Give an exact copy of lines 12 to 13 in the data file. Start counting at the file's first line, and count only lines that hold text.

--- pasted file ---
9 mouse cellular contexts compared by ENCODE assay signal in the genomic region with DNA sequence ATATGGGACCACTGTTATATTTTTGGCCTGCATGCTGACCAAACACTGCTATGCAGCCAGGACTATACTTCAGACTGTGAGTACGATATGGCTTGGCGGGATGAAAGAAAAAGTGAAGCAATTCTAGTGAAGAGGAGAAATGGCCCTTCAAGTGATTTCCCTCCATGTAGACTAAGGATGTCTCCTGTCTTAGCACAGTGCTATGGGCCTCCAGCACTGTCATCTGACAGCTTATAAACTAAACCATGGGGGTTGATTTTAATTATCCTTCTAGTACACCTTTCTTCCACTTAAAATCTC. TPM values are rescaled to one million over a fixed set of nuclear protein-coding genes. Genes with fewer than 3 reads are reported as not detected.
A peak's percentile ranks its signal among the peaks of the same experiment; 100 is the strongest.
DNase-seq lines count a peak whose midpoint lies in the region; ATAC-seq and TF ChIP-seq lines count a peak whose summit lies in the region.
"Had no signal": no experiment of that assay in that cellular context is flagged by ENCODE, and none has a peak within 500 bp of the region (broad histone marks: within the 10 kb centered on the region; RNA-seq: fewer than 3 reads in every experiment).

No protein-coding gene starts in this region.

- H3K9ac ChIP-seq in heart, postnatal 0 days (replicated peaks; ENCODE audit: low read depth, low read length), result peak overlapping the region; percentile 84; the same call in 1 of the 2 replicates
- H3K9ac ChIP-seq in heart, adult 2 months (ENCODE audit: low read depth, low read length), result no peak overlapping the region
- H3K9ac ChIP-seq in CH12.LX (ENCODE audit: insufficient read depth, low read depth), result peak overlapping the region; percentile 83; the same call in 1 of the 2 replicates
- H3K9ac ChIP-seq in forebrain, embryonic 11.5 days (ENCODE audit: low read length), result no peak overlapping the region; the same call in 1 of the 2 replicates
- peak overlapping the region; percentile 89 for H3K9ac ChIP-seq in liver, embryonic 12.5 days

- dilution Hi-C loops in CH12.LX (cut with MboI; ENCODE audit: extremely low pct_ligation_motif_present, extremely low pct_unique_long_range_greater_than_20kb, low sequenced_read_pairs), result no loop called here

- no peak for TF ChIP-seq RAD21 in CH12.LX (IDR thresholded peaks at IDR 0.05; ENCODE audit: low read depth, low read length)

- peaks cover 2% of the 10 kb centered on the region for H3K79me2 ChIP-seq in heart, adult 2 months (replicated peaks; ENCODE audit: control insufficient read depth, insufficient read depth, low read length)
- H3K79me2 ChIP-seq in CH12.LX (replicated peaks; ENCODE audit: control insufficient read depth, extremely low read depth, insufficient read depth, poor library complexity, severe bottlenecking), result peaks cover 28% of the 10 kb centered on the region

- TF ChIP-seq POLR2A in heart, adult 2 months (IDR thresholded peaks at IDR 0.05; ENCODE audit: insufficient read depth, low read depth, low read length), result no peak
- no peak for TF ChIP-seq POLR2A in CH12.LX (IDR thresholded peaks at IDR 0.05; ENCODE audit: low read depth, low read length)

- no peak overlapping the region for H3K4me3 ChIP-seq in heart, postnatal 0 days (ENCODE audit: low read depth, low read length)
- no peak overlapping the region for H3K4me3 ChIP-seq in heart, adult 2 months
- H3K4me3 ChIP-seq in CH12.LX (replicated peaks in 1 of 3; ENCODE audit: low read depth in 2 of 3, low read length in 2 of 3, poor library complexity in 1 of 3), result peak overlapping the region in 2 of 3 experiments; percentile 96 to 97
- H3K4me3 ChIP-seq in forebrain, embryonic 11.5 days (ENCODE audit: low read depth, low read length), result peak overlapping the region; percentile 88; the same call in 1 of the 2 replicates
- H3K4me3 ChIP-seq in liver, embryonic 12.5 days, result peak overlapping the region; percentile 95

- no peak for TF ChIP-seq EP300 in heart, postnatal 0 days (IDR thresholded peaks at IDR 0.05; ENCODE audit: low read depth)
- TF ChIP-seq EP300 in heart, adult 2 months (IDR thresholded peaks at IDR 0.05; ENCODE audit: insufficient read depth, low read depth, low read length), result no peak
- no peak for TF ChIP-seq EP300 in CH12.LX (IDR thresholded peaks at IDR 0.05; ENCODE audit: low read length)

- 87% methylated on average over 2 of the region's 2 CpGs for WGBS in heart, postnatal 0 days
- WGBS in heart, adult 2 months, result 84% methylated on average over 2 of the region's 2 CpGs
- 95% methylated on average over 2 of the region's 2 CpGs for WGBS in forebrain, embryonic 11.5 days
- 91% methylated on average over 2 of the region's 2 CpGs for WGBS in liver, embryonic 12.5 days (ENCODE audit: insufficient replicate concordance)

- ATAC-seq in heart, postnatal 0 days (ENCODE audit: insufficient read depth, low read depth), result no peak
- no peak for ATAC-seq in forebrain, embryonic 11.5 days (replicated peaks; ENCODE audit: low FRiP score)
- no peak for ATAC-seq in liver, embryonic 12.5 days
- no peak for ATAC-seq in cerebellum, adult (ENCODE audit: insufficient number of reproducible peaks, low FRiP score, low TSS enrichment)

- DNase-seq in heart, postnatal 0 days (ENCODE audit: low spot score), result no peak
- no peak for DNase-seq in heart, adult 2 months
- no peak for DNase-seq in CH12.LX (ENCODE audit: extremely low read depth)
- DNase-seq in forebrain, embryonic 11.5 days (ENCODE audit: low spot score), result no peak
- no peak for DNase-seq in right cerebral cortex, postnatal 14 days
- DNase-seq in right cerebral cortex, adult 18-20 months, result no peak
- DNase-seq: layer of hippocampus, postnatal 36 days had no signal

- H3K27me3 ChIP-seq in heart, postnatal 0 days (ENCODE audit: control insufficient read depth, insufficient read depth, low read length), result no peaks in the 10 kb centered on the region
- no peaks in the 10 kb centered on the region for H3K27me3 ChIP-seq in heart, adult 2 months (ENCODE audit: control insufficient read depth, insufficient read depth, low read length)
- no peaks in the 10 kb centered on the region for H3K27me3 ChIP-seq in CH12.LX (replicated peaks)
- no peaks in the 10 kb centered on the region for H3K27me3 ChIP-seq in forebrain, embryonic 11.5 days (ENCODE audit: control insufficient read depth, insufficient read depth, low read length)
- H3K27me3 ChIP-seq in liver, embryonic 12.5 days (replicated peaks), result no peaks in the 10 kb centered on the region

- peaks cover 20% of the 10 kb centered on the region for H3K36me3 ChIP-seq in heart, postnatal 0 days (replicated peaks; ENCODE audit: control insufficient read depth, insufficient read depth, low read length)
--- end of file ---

- no peak for TF ChIP-seq RAD21 in CH12.LX (IDR thresholded peaks at IDR 0.05; ENCODE audit: low read depth, low read length)

- peaks cover 2% of the 10 kb centered on the region for H3K79me2 ChIP-seq in heart, adult 2 months (replicated peaks; ENCODE audit: control insufficient read depth, insufficient read depth, low read length)